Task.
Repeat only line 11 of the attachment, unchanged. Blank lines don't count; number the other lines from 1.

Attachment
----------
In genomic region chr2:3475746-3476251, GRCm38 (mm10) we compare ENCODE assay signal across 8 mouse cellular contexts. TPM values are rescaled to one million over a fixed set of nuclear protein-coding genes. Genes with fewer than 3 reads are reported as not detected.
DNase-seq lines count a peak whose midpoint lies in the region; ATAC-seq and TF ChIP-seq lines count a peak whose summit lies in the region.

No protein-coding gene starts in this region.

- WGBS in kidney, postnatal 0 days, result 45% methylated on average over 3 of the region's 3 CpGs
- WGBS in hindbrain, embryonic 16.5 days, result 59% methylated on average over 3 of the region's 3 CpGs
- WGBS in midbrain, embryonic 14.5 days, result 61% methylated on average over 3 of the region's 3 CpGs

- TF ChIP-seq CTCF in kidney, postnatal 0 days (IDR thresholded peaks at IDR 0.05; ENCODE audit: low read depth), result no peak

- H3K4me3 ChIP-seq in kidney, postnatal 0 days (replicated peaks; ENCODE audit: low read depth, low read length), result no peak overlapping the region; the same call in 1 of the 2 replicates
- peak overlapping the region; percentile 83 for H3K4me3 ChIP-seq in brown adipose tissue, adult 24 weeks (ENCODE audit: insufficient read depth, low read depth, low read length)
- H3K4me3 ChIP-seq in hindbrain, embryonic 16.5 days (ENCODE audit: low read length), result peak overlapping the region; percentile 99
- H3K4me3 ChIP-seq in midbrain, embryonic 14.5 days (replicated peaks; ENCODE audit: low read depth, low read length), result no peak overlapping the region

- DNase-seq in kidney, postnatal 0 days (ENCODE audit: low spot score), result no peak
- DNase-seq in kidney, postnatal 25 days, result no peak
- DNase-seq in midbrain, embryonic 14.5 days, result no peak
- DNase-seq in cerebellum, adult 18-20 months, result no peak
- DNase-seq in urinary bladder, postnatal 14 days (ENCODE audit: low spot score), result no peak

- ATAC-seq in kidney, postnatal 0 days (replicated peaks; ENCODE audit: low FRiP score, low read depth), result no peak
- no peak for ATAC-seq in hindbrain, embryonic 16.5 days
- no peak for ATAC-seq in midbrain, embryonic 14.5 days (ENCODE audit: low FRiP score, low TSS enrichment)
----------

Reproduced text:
- H3K4me3 ChIP-seq in midbrain, embryonic 14.5 days (replicated peaks; ENCODE audit: low read depth, low read length), result no peak overlapping the region